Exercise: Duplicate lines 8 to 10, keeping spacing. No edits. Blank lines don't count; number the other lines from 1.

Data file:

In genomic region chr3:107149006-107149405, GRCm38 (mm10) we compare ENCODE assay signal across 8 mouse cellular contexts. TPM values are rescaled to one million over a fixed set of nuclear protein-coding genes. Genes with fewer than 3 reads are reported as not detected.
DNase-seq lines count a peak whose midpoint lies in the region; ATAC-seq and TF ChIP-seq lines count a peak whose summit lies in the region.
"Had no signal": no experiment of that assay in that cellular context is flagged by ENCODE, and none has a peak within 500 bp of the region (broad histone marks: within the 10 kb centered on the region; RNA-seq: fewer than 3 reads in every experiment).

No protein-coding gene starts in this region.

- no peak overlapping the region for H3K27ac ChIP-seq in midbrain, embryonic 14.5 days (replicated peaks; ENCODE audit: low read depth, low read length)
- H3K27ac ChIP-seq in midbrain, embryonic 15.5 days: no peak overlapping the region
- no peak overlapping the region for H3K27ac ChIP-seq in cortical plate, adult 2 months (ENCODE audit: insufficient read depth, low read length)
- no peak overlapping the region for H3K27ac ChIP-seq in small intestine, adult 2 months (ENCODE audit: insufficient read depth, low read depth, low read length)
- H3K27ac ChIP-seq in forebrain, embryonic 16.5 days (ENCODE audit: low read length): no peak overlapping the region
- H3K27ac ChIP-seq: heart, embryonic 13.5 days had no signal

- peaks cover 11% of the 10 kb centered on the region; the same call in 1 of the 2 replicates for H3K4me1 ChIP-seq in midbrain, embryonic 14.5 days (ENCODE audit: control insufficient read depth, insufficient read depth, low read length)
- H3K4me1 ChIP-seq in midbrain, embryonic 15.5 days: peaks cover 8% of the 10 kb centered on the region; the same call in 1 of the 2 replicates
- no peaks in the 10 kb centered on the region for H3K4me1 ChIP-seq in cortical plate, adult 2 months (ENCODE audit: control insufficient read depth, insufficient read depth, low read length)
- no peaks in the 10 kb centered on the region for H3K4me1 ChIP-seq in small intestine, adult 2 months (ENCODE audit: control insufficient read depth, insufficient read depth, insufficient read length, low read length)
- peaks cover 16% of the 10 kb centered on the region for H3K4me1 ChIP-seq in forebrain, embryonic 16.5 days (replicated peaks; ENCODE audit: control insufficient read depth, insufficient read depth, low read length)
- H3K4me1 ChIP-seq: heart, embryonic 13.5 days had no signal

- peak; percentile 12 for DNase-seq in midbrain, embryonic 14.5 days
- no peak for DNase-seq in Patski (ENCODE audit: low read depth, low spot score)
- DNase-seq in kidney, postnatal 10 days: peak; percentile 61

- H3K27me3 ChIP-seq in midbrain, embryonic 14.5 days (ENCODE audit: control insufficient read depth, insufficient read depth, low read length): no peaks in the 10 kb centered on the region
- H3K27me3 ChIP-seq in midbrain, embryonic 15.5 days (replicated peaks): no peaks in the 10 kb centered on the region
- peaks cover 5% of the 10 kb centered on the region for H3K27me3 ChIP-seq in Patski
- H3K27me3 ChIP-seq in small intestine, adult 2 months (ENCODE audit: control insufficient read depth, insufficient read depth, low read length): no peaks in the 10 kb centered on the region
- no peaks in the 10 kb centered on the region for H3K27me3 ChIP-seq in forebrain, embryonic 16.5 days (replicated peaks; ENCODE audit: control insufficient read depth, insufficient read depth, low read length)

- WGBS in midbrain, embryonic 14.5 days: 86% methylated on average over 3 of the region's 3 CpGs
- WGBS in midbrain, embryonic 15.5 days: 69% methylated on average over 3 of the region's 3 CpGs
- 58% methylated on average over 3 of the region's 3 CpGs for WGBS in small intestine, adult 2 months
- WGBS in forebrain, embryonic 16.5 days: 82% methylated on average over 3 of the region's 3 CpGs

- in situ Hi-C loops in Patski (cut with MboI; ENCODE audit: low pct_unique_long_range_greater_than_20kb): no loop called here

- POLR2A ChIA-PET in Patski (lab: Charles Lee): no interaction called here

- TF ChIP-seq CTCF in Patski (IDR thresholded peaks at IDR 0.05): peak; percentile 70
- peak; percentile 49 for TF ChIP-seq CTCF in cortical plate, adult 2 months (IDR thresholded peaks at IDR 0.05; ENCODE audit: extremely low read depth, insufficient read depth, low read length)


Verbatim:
- no peak overlapping the region for H3K27ac ChIP-seq in small intestine, adult 2 months (ENCODE audit: insufficient read depth, low read depth, low read length)
- H3K27ac ChIP-seq in forebrain, embryonic 16.5 days (ENCODE audit: low read length): no peak overlapping the region
- H3K27ac ChIP-seq: heart, embryonic 13.5 days had no signal